Cadence Design Systems has launched what it calls its second generation AI processor, with an architecture designed to take advantage of the structure of typical deep neural networks (DNNs) to reduce the number of wasted calculations and so improve overall throughput.
In common with a growing number of IP and silicon vendors, Cadence aims to take advantage of the trend to do more DNN inferencing on embedded devices instead of handing that work off to cloud servers, as is currently the case with services such as Amazon’s Echo and Apple Siri.
Lazaar Louis, senior director of product management, marketing and business development in Cadence’s Tensilica IP unit, said the company is looking not just at bringing more local AI processing into smart home assistants but also automotive systems, drones and smart-city surveillance units.
Louis pointed to cameras that observe city parking spots and which are used in services to direct drivers to empty locations. “Often the connectivity is bad: you can’t send the camera images to the cloud. It’s a similar problem for the drones used for inspection of wind turbines and power lines in rural areas.
“Then there is privacy, Louis said, pointing to consumer applications such as voice-driven assistants. “There are concerns about user data being sent to the cloud. A desire to have privacy with processing done on the device.”
Louis claimed the DNA-100 offers up to 4.7x the performance of existing architectures for a given array size. “This is enabled through support for sparse computing and higher MAC utilization.”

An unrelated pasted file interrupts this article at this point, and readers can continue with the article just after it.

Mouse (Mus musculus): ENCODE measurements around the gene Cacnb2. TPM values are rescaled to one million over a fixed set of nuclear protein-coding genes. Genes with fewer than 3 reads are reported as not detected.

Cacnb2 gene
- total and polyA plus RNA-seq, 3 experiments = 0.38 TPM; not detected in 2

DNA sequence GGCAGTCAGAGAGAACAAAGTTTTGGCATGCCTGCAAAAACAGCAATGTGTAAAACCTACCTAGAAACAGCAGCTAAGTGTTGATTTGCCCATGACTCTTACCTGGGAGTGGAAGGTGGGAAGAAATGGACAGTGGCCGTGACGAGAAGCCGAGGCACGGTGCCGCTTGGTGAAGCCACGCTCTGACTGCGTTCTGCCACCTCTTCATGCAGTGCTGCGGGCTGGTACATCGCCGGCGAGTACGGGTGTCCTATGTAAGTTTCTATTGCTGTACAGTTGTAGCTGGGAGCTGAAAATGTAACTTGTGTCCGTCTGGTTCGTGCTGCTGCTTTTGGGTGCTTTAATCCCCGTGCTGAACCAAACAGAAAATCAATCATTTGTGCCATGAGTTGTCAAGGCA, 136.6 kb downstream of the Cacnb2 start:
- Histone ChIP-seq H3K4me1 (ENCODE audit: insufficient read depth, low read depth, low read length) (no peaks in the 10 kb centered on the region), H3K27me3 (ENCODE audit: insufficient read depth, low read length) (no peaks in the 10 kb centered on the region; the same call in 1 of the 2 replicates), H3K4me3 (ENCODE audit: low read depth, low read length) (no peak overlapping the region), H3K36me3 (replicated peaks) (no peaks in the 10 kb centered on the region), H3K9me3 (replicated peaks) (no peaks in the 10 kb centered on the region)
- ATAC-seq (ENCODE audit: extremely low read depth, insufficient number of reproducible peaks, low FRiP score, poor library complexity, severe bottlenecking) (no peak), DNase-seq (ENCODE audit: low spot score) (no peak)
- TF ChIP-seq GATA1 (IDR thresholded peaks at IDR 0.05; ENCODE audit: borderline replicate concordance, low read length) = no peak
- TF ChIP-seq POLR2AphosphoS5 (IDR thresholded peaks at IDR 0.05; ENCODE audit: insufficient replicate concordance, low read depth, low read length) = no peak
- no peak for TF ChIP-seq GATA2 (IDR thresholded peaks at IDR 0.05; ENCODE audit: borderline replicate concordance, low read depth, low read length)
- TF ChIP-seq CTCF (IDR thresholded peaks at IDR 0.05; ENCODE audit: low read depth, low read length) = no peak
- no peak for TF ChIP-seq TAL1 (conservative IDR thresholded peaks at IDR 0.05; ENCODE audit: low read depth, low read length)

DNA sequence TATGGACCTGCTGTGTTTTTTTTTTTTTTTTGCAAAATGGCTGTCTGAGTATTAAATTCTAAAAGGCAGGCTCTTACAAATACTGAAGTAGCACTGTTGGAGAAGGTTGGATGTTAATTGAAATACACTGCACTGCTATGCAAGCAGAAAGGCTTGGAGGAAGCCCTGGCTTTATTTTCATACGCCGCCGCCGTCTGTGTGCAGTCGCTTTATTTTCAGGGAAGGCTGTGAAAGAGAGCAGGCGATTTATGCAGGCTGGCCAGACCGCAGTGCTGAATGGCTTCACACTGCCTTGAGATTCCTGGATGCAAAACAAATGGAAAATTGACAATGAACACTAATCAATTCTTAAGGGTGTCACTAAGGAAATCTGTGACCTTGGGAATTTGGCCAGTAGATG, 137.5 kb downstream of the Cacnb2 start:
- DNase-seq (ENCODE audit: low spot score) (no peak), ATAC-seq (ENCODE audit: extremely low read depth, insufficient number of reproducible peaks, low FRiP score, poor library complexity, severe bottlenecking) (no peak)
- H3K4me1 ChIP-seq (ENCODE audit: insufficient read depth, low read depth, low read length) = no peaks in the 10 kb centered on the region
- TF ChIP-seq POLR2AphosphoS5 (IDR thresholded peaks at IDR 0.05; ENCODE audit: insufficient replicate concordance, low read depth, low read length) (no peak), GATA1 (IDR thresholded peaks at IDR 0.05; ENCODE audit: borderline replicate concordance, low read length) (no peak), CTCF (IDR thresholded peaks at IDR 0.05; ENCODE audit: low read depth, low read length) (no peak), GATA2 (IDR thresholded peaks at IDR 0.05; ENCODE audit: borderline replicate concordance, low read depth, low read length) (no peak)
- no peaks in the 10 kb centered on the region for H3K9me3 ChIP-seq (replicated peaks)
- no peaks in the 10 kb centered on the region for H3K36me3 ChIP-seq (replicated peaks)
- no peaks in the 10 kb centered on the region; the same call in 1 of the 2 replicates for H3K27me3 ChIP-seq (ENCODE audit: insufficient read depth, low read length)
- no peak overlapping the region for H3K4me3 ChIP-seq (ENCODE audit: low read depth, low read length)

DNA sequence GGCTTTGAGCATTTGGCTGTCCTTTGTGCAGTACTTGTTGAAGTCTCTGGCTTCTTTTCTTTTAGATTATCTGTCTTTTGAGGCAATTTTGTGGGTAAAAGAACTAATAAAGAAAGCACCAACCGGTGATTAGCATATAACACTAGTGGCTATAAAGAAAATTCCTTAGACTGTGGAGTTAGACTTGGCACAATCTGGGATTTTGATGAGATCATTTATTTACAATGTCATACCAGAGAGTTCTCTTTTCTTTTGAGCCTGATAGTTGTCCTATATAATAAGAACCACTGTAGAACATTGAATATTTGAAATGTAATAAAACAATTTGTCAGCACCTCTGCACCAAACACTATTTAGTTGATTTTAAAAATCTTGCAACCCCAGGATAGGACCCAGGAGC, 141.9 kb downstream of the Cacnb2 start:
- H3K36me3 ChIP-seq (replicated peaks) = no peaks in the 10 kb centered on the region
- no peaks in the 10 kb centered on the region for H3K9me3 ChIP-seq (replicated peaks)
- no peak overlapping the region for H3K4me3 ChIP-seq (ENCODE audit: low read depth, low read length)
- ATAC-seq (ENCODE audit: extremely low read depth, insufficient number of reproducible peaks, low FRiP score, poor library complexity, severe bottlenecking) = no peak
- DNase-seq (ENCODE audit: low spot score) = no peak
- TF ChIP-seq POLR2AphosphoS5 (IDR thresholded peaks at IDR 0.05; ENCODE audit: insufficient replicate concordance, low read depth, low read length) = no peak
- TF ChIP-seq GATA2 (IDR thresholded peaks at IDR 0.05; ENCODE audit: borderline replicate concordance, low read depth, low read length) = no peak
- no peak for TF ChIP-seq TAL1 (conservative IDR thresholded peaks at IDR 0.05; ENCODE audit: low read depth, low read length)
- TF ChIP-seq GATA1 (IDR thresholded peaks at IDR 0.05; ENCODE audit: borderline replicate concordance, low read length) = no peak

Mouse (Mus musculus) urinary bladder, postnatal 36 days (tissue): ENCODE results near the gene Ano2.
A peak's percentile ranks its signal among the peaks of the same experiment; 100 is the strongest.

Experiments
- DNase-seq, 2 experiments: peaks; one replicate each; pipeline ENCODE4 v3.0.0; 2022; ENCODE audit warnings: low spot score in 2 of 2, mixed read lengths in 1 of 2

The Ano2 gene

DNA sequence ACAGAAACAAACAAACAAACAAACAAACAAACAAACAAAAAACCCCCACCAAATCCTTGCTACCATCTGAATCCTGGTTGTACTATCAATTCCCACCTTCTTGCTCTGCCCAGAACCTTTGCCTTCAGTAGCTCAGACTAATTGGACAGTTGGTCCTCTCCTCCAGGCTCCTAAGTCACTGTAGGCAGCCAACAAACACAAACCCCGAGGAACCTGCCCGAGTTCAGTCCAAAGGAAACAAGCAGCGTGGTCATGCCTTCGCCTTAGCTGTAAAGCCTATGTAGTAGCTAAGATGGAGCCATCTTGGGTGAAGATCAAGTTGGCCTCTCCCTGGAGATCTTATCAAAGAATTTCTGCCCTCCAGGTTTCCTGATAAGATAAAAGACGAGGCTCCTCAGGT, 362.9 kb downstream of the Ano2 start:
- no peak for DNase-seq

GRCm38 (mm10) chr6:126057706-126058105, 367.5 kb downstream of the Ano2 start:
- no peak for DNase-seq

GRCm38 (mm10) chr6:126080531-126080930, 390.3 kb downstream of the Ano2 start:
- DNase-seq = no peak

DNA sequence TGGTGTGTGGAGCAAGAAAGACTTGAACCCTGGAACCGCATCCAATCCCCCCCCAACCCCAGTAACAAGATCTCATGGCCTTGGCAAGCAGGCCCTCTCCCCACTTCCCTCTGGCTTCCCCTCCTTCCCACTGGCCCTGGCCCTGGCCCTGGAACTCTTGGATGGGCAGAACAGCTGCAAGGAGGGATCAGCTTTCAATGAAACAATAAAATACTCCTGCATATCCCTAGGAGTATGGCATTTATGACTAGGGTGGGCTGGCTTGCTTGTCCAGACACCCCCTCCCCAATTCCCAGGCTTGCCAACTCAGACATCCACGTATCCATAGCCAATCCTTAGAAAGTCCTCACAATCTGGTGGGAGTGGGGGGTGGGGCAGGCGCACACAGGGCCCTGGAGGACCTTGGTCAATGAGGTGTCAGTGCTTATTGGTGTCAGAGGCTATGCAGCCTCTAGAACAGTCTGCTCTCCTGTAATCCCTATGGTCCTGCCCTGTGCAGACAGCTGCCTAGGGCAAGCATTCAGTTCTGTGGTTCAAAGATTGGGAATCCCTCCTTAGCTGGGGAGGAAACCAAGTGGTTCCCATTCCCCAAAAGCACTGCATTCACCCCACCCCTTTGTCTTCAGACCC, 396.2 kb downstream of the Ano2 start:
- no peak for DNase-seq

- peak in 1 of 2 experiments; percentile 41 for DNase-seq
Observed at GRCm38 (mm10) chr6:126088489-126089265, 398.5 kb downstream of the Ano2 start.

The core optimization is what Cadence calls its sparse computing engine and the way that it handles calculations that do not result in useful work. In many convolution and fully connected layers there are a lot of zero-value neuron weights that do not need to tie up a MAC unit. The weight compression used by Cadence means zero weights are not stored explicitly and are identified once the data has been loaded and decompressed. Only calculations that involve non-zero weights are forwarded to the MAC pipelines. The result is, for a network with 15 per cent zero weights and around double that in activations, a speedup of two-fold. Additional pruning carried out by the network compiler, which culls vectors that have limit impact on the output of a layer, increases the amount of useful work and by a further 50 per cent. The main target for pruning is in duplicated neurons to try to limit the impact on accuracy, Louis said. “Our target accuracy loss is 1 per cent.”
The DNA-100 has hardware support for activation calculation, with built-in functions for reLU, sigmoid and several other common activation techniques.
As it is an integer architecture, with quantization down to 8bit, Cadence has implemented a compiler to convert trained networks from the standard floating-point formats to its architecture and to take care of pruning and compression. As well as supporting Caffe, Tensorflow and with future plans for PyTorch, Cadence was one of the first crop of hardware vendors to say it would support Facebook’s recently launched Glow environment.
Louis said the architecture can support arrays of the DNA-100 engine, interconnected using a network-on-chip (NOC). The DNA-100 processor will be available to select customers in December 2018 with general availability expected in the first quarter of 2019.